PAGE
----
By the time they had walked another thousand paces, he had come up with: sewage (but that was dismissed due to the machines obviously lack of necessary bodily functions, though he later conceded that it could be for other forms of waste), sheltered passageways from the hard weather conditions (again, the Synthien were immune to almost all sickness and weather elements, so not likely), secret passageways for covert travel (but then, they were in Synthien lands, so why would they need to travel secretly?), and finally, perhaps a grandiose building plan that endeavored to showcase the machine empire’s unmatched skill at creating exacting underground architecture.
By the end of it, he had decided on the latter. It seemed just as reasonable as the others, and why not? Couldn’t machines have vainglory enough to rival the Jotune? After all, those were their creators, and were likely made in their image as builders a wont to do. And then, Solomon had heard the whispers of the machine’s enigmatic leader, some artificial intelligence known as Animae Vox – or was it Aiemus Fox? Regardless, the thing was supposed to be as large as a giant skyscraper of old, with the power of an entire Jotune warhost, and of course, an ego to match. Considering the facts, an underground network for the hell of it seemed possible – likely rather.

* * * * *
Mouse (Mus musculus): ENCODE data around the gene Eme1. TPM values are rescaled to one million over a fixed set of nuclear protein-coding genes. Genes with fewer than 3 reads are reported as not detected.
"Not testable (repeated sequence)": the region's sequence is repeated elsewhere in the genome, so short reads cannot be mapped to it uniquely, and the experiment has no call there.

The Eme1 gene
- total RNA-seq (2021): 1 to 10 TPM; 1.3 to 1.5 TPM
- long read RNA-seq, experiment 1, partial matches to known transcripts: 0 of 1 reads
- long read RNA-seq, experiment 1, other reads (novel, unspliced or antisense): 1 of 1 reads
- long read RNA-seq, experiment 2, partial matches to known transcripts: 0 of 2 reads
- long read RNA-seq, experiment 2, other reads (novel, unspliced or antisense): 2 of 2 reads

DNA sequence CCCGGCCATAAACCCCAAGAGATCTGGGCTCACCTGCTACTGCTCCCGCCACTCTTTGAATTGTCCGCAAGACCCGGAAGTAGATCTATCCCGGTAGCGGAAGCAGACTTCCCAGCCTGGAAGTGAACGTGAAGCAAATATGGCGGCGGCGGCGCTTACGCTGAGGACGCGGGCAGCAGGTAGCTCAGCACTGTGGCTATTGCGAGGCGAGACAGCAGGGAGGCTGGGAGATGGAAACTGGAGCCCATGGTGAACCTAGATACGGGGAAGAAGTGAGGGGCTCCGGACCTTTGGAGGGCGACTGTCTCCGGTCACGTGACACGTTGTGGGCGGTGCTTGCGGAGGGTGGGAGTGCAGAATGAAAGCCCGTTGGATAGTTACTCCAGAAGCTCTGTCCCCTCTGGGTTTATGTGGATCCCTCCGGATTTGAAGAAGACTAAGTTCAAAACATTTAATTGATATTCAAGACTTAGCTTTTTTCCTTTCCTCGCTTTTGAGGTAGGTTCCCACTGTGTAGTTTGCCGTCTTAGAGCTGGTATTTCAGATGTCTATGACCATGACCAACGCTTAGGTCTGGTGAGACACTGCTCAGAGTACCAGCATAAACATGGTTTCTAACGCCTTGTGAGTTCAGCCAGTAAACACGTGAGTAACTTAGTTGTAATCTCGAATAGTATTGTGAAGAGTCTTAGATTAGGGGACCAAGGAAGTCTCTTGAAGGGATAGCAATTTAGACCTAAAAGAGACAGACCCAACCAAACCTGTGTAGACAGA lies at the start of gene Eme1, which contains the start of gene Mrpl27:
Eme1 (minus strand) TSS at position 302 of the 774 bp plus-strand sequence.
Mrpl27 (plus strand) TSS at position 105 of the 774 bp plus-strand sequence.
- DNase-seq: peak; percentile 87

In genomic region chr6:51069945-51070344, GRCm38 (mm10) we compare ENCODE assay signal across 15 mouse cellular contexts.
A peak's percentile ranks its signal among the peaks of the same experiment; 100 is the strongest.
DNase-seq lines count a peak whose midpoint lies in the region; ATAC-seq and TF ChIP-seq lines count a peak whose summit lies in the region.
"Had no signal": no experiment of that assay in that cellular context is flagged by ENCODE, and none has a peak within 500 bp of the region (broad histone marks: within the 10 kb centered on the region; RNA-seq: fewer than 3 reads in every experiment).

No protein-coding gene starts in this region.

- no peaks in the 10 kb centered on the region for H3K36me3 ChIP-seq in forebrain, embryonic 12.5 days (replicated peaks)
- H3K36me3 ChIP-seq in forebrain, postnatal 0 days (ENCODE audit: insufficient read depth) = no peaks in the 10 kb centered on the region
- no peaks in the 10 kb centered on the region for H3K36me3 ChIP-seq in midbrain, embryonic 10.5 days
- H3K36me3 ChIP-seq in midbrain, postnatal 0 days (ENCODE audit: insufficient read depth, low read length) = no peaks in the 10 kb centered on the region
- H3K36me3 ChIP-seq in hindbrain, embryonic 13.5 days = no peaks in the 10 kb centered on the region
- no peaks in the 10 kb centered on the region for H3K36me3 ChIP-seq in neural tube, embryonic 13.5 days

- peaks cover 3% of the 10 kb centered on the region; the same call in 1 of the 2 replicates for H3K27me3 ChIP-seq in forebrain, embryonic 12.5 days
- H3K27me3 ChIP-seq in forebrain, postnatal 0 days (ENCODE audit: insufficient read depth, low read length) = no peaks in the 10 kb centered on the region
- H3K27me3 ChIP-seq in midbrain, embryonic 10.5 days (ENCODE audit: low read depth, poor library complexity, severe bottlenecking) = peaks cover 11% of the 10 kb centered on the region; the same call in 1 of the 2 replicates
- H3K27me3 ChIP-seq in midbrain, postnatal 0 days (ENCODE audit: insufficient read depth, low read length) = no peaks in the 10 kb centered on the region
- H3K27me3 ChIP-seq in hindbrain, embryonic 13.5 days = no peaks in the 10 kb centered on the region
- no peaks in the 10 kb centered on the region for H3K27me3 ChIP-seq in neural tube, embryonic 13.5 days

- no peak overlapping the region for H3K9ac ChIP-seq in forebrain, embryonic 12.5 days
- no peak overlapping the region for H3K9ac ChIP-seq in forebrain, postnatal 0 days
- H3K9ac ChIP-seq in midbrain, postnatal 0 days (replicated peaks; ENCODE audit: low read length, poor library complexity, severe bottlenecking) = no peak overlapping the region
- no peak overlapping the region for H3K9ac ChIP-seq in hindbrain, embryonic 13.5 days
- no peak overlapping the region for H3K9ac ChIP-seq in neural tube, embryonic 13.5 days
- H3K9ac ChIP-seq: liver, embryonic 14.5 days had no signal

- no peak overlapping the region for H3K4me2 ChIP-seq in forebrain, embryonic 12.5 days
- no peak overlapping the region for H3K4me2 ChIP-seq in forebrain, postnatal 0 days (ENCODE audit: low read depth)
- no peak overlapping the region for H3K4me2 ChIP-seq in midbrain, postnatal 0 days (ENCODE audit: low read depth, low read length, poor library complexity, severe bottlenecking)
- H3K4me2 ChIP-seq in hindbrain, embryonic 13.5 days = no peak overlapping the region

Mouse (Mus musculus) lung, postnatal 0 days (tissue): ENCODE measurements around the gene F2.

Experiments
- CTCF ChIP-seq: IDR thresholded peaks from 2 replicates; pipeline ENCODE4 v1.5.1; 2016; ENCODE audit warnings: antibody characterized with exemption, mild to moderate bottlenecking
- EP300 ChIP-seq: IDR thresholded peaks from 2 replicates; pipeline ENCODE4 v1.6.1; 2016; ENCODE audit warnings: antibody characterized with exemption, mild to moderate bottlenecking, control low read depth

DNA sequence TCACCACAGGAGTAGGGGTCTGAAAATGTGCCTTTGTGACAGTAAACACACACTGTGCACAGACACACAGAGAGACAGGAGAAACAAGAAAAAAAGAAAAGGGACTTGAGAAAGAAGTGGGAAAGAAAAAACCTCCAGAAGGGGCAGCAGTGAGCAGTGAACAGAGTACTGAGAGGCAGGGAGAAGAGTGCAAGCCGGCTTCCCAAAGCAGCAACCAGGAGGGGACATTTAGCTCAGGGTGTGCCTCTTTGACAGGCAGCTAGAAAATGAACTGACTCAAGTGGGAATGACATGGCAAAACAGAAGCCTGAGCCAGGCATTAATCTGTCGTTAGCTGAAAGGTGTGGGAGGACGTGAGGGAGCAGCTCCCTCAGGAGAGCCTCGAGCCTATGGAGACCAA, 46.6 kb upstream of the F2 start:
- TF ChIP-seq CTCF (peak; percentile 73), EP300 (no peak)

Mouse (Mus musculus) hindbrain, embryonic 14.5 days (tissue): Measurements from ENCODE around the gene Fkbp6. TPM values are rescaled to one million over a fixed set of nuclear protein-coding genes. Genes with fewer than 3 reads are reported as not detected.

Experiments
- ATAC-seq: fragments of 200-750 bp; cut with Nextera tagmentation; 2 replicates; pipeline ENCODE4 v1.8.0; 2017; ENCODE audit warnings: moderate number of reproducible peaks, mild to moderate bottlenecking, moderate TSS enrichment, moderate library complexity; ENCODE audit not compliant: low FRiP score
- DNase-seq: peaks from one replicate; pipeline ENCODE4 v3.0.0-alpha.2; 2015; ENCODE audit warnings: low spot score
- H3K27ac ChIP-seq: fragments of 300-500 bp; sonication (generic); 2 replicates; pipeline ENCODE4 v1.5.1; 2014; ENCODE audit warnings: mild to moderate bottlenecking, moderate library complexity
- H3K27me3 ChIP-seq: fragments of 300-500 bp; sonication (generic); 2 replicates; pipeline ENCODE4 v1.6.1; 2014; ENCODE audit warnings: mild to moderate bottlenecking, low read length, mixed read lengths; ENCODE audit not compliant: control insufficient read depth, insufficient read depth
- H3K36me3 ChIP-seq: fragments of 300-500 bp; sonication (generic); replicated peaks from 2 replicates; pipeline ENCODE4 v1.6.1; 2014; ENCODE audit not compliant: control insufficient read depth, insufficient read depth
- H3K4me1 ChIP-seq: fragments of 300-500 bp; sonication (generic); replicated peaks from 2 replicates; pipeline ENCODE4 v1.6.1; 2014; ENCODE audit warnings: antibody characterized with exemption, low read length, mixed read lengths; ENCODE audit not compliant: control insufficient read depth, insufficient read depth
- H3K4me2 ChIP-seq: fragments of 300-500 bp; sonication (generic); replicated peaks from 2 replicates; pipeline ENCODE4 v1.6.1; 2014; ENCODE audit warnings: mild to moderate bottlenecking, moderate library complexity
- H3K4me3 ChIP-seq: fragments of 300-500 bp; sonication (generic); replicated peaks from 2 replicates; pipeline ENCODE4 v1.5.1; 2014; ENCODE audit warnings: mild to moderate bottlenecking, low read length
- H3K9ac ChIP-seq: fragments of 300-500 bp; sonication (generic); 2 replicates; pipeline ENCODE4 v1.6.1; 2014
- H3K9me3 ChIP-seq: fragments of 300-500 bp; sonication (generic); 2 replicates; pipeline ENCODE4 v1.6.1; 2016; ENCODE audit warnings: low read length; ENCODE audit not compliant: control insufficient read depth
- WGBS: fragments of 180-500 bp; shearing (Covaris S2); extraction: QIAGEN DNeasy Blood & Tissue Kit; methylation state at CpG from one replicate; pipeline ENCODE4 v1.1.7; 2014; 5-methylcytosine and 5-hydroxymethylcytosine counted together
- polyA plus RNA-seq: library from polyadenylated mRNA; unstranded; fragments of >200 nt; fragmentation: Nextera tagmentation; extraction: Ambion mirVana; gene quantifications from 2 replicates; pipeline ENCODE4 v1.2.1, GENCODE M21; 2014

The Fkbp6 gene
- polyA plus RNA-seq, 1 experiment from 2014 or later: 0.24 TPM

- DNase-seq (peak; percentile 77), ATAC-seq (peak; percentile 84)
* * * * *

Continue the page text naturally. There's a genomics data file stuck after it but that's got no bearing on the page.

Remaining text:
Solomon smiled to himself. He was feeling much better now that his thoughts were drawn away from a shadowy death at the bottom of the world. But he still felt hot. The sweat staining his back hadn’t diminished, and now, he was keenly aware of the perspiration beading on his forehead.
He turned towards Helena and noticed that she had unbuttoned her jacket, exposing her chest and had rolled up her sleeves.
So it wasn’t only him then. The whole tunnel had gotten warmer since they started their journey. Odd… Nothing else had changed, or had it?
The green. That had changed. The view he was seeing through the goggles was only ever so slightly brighter, and he might have missed it for the monotony of their travel. What about behind them?
Solomon stopped and turned around in his tracks to look back the way they came. What he saw almost blinded him. When he looked down the tunnel a flare of white light shone in his goggles’ display. He cried out involuntarily, breaking the silence, burying his eyes away from the glare with his hands.